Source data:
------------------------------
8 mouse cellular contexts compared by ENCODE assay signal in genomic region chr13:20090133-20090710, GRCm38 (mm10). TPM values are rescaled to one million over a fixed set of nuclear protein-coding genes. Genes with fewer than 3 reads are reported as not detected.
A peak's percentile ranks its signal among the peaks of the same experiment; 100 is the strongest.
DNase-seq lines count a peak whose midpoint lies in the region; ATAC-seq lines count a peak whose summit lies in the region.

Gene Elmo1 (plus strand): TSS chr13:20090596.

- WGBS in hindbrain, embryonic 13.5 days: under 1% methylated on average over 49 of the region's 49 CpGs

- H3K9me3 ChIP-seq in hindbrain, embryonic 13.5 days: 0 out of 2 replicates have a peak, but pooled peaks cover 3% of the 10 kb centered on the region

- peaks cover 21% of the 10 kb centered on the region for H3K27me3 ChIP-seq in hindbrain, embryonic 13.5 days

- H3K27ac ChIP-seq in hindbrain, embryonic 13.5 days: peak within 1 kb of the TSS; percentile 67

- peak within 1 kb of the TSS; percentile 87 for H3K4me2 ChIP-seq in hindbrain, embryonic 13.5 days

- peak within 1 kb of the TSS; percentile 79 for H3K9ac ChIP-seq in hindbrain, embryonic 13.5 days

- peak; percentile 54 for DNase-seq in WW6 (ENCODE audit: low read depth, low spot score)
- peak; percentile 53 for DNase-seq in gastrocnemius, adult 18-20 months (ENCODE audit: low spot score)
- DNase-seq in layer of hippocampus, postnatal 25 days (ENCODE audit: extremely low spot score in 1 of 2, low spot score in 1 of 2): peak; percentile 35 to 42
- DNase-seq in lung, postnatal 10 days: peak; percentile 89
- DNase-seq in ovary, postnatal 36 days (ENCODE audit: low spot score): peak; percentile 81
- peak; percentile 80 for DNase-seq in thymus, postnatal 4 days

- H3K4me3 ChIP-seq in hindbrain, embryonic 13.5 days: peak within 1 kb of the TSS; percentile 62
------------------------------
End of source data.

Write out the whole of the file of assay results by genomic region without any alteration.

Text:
8 mouse cellular contexts compared by ENCODE assay signal in genomic region chr13:20090133-20090710, GRCm38 (mm10). TPM values are rescaled to one million over a fixed set of nuclear protein-coding genes. Genes with fewer than 3 reads are reported as not detected.
A peak's percentile ranks its signal among the peaks of the same experiment; 100 is the strongest.
DNase-seq lines count a peak whose midpoint lies in the region; ATAC-seq lines count a peak whose summit lies in the region.

Gene Elmo1 (plus strand): TSS chr13:20090596.

- WGBS in hindbrain, embryonic 13.5 days: under 1% methylated on average over 49 of the region's 49 CpGs

- H3K9me3 ChIP-seq in hindbrain, embryonic 13.5 days: 0 out of 2 replicates have a peak, but pooled peaks cover 3% of the 10 kb centered on the region

- peaks cover 21% of the 10 kb centered on the region for H3K27me3 ChIP-seq in hindbrain, embryonic 13.5 days

- H3K27ac ChIP-seq in hindbrain, embryonic 13.5 days: peak within 1 kb of the TSS; percentile 67

- peak within 1 kb of the TSS; percentile 87 for H3K4me2 ChIP-seq in hindbrain, embryonic 13.5 days

- peak within 1 kb of the TSS; percentile 79 for H3K9ac ChIP-seq in hindbrain, embryonic 13.5 days

- peak; percentile 54 for DNase-seq in WW6 (ENCODE audit: low read depth, low spot score)
- peak; percentile 53 for DNase-seq in gastrocnemius, adult 18-20 months (ENCODE audit: low spot score)
- DNase-seq in layer of hippocampus, postnatal 25 days (ENCODE audit: extremely low spot score in 1 of 2, low spot score in 1 of 2): peak; percentile 35 to 42
- DNase-seq in lung, postnatal 10 days: peak; percentile 89
- DNase-seq in ovary, postnatal 36 days (ENCODE audit: low spot score): peak; percentile 81
- peak; percentile 80 for DNase-seq in thymus, postnatal 4 days

- H3K4me3 ChIP-seq in hindbrain, embryonic 13.5 days: peak within 1 kb of the TSS; percentile 62